Louis Armstrong, 1957
On Wednesday 16 June at 19.00, la Fondazione FORMA per la Fotografia, will inaugurate the exhibition On the Scene by Phil Stern.
Revered in the world of photography and a master of black and white reportage, throughout his long career as a natural born photo-reporter (he will be 90 this year), Phil Stern has immortalised countless stars of the cinema and show-business world.
Being a personal friend of James Dean, his photographs are among the most significant images of that great actor who passed away so prematurely. Likewise, he shot what is perhaps one of the most intense portraits of Marilyn Monroe as well as countless on-set images. There are moreover, photos which carry his signature of Louis Armstrong, Ella Fitzgerald and other great jazz musicians, as well as incredible sequences of Frank Sinatra.
Phil Stern is much more than a photographer who happened to be “in the right place at the right time”. His style is unmistakable, a mixture of level-headed irony, skilful formal composition and quickness of the eye. What distinguishes his irreplaceable photographs is that contradictory mixture of irony and detachment, the admiration and empathy that Stern feels and expresses for the subjects he photographs.
His Hollywood (the Hollywood of the golden age of great producers and stars who imposed their style and smile on the entire world) is cheerful and carefree, unusual and bizarre, glossy and perfect yet, suddenly, also fragile, sweet and disarming.
In Phil Stern's photographs, presented at Forma in the artist's first Italian solo exhibition, we can savour the feeling of those years and those great stars.
If, on the one hand, the author brings us “behind the scene” demystifying and even desecrating his subjects, on the other hand he too succumbs to the enchantment of the industry, its skilfully created models, the spotlight always on the set – even when the lights are off.
Phil Stern was born into a Russian Jewish family that had emigrated to the United States, he grew up in New York, in the Bronx. In 1939, after working as a studio apprentice in a photography laboratory, he began to work freelance for the Friday: officially, this is how his career began. He worked for Life, Collier’s and Look. Then he began to work in the studios of Los Angeles. He followed Orson Welles when he was working on Citizen Kane.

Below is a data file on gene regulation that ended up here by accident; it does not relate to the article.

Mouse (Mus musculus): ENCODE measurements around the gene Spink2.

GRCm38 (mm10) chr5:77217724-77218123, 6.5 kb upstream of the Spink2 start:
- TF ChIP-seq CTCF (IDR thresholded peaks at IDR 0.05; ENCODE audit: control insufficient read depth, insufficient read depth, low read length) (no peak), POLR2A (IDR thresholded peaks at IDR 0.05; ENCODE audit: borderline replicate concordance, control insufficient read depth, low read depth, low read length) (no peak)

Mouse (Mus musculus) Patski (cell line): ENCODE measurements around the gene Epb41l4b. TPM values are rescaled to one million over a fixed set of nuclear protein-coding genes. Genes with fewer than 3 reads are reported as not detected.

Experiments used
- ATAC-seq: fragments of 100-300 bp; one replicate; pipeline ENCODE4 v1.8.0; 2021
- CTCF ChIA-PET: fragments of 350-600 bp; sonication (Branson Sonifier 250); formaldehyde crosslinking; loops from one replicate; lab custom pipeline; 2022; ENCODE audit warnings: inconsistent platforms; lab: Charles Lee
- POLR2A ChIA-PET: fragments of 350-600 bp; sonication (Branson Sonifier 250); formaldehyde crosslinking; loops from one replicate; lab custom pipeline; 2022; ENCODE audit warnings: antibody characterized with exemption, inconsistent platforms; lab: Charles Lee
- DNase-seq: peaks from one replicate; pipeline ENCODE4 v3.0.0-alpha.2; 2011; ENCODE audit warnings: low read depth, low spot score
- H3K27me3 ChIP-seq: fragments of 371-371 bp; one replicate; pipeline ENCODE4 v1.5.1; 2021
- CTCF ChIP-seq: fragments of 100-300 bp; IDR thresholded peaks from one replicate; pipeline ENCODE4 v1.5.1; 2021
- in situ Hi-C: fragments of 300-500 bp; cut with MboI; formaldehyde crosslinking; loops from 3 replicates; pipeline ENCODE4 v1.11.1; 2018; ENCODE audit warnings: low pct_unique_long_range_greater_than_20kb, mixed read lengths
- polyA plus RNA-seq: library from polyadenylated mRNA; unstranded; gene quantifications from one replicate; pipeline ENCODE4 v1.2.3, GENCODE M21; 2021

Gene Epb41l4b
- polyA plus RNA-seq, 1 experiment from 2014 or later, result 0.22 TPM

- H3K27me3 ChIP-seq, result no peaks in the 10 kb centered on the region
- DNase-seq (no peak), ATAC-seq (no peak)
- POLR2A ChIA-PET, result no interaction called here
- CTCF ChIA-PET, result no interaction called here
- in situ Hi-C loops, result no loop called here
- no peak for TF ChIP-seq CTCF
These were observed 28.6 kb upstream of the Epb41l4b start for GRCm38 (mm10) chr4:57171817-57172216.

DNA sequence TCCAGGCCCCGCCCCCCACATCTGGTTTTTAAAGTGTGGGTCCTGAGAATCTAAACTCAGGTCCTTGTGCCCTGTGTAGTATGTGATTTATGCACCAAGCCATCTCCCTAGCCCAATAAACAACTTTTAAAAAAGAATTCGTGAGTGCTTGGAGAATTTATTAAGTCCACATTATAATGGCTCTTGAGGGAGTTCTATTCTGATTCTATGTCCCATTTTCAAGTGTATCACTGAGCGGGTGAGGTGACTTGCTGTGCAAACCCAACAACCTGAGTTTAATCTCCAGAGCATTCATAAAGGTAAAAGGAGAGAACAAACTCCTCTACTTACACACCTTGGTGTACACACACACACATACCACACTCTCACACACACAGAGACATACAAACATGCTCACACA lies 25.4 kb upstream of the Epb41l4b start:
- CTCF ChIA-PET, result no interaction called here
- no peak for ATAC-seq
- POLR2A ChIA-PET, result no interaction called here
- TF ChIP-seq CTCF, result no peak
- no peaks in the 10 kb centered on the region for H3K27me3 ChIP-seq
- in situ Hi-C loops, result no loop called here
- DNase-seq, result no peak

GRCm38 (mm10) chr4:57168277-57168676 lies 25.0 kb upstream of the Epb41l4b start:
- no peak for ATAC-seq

Meanwhile, the United States entered the Second World War in 1941, and Phil left for the front. After a short period in London, spent photographing officers (an activity that bored him to tears), Phil volunteered to join the Darby’s Rangers and left for North Africa.
He was seriously wounded in Tunisia, but when he recovered he returned to the front, this time as a war correspondent for the armed forces magazine Stars and Stripes. He covered the allies' landing in Sicily, but shortly afterwards he returned home because of injury. The U.S. Government, seeking heroes, honoured him with a “purple heart” medal: Phil Stern experienced a brief moment of glory.
The American film industry, in the meantime, seemed more prosperous than ever and Phil, who always enjoyed being in the middle of such frenzy, decided to move to Hollywood permanently; it was here that he made his famous portraits of the great celebrities of the age, captured as they worked on set, behind the scenes and in rare intimate moments, which Stern was able to capture and convey with that freshness and irony that was to become his trademark. In 1945 he married Rosie with whom he had four children.
The rest belongs to the history of photography and the great masters of the age.
The exhibition is organized in collaboration with CPi, Creative Photographers Inc.